Richard joins NewsTalk 1010 host Jim Richards on the coast-to-coast-to-coast late night “Showgram” to play the game “Did Richard Crouse like these movies?” This week we talk about to talk about the big screen adaptation of the Broadway hit “Dear Evan Hansen,” the Melissa McCarthy dramedy “The Starling” and the Mark Wahlberg family drama “Joe Bell.”
There is a scene in “The Starling,” Melissa McCarthy’s maudlin new study of grief and ornithology, where a psychiatrist-turned-vet (that’s the kind of movie this is) tells Lilly (McCarthy), whose husband has spent almost a year in a psychiatric care home, that starlings “are different from other birds. They build a nest together. They’re just not meant to exist in the world alone, on their own.”
“That’s real subtle stuff,” she replies sarcastically but in truth, his remark is subtle compared to the rest of this well-meaning but ham-fisted movie.
Small town supermarket employee Lilly and her school teacher husband Jack (Chris O’Dowd) lives were changed when their baby daughter Kate passed away unexpectedly. Grief strikes each differently. Lilly looks forward, while Jack breaks down and checks into a mental health facility. Left alone, Lilly turns to tending her garden where a rogue starling attacks her every time she ventures outside.
Seeking guidance, she talks to Dr. Larry Fine (Kevin Kline) the psychiatrist-turned-vet reluctantly who councils her on grief and bird problems. As her relationship with the starling changes, so does Jack’s situation with his psychiatrist Dr. Manmohan (Ravi Kapoor) and the couple take steps toward reconciliation.
“The Starling” isn’t the first movie in recent memory to use a bird as a metaphor. “Penguin Bloom” covered similar territory last year and movies like “The Thin Red Line,” “Ladyhawke” and “Black Narcissus” have used birds as an emblem of freedom. It’s too bad that the CGI bird in “The Starling” doesn’t inspire the same kind of sense of wonder as it does in those other movies. As it is, the bird’s flitting and flirting only adds to the muddled feel of the story.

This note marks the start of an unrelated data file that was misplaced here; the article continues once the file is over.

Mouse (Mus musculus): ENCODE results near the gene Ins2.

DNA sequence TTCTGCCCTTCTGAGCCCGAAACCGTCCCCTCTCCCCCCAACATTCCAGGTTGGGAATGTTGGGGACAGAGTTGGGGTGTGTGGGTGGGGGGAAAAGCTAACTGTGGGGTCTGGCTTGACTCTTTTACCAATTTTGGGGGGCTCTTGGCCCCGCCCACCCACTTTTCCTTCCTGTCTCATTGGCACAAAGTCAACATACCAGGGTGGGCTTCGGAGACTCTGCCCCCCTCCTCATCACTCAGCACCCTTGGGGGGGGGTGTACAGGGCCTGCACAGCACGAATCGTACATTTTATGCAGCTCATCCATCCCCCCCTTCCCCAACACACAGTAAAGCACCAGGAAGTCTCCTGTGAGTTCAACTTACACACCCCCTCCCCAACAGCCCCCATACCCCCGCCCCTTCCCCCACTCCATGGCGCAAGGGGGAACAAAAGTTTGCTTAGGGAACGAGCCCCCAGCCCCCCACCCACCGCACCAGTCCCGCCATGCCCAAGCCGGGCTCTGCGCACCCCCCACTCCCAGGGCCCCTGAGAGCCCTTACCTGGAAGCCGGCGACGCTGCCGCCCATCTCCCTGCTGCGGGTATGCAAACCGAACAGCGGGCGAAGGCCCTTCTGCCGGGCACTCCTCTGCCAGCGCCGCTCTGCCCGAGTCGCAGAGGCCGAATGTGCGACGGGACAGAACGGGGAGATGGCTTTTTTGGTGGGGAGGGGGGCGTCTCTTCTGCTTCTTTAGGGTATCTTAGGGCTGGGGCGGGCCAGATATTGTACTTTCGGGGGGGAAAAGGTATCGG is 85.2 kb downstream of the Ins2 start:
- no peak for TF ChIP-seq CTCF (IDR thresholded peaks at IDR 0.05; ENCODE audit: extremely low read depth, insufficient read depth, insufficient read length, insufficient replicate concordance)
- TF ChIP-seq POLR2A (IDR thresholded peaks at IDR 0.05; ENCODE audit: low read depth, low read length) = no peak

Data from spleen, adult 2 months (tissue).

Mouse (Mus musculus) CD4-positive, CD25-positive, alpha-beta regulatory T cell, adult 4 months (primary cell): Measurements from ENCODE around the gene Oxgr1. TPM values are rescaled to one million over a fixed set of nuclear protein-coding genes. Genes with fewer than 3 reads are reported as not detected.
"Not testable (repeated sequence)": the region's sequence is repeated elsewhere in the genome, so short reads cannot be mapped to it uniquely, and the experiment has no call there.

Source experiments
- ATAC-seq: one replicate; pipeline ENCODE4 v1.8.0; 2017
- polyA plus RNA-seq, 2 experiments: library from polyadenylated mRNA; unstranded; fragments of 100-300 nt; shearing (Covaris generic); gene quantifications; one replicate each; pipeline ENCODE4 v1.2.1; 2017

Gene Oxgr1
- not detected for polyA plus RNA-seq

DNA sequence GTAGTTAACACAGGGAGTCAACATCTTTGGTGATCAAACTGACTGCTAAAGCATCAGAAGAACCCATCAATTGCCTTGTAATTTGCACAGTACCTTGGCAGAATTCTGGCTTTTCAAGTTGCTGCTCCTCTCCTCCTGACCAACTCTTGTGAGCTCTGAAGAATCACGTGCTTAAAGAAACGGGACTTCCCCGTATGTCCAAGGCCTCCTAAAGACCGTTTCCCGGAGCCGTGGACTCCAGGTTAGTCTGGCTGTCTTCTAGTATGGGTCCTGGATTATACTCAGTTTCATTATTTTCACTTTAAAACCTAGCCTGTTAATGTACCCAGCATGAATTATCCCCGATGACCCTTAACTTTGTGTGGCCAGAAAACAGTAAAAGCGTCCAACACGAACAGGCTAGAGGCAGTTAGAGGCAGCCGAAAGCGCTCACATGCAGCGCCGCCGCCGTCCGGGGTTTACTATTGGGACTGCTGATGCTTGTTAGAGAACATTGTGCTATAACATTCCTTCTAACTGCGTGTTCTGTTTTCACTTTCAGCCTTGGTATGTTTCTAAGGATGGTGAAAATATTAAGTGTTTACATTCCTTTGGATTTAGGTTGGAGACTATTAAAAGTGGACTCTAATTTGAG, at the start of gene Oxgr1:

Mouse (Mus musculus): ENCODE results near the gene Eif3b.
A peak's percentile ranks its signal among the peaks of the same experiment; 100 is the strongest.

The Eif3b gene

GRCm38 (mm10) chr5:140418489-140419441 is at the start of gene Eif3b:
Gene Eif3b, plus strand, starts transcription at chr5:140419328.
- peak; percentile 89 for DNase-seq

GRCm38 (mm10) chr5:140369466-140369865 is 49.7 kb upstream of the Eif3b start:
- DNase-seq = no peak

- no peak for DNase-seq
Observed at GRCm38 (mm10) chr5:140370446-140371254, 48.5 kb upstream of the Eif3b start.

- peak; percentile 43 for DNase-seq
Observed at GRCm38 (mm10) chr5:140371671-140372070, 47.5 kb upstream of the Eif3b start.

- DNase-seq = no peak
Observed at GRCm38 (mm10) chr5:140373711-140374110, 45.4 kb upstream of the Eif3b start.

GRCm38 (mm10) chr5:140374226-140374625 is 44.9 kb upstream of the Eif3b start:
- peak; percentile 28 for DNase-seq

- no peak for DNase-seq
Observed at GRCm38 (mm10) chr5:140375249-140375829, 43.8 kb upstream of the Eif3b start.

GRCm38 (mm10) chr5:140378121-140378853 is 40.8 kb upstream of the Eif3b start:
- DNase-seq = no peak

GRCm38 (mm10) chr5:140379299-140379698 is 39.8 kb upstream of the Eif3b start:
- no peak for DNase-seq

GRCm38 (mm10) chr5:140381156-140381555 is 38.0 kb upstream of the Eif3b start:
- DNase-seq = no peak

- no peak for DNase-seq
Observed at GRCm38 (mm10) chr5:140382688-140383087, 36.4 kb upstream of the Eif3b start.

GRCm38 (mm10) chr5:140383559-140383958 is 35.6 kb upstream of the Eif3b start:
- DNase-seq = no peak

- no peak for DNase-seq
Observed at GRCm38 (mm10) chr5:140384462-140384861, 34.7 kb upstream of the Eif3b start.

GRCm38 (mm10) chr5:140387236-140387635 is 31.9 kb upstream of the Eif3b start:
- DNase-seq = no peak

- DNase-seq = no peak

A strange mix of heartfelt drama and slapstick comedy, “The Starling” relies on very likable actors to try and bring a sense of balance to the material but not even McCarthy, Kline and O’Dowd can bend this mishmash of tones into a cohesive whole.
Rusty Griswold may have grown up but the humor of the movies that made him famous hasn’t. “Vacation” is a reboot of the “National Lampoon Vacation” series that featured Chevy Chase as the hapless patriarch, Beverley D’ Angelo as his wife, daughter Audrey (played in different movies by Dana Barron, Dana Hill, Juliette Lewis and Marisol Nichols) and Rusty (played variously by Anthony Michael Hall, Jason Lively, Johnny Galecki and Ethan Embry in different movies).
In the new film Ed Helms plays Rusty as a sweet-natured adult, father to James (Skyler Gisondo) and Kevin (Steele Stebbins) and husband to Debbie (Christina Applegate). The family is falling apart and on the eve of their usual summer holiday, a boring trip to a camp that everybody hates, Rusty decides to try something different to bring his family together, a recreation of a childhood road trip with his parents to Walley World.
Anyone who remembers the original 1983 film knows the 2500-mile trip turned into a vacation from hell. It seems Rusty learned nothing from his father’s ill-fated journey. “From the moment we left nothing has gone right,” says Debbie. “Can’t you just admit this was a mistake?” From an angry GPS and a menacing trucker to an inappropriately well-endowed brother-in-law and an open sewer, the trip is fraught with problems.
If not for certain brand of anatomical humour “Vacation” would be about 12 minutes long. Remove the swearing and jokes about sexual acts—Wait! Don’t forget the bodily functions!—there wouldn’t be much going on here. Not that I’m a prude. Far from it. Some of it is genuinely funny. It hits many of the same notes as the original—the father’s verbal break down the extremely unseemly relatives (Leslie Mann and Chris Hemsworth)—but doesn’t have the same good-natured feel. It tries hard to inject some heart into the story in the last half hour but up until then is rough around the edges. Need convincing? Check out the fate of the pretty motorist in the sports car.
Co-directors John Francis Daley and Jonathan Goldstein have a tendency to give away the jokes too soon, but Helms and cast sell the jokes, no matter how raunchy. Particularly good are Gisondo as the sensitive son James and Hemsworth who displays an until now unseen sense of comic timing.
Ultimately “Vacation” is about bringing the Griswold family back together, but it’s not a family movie.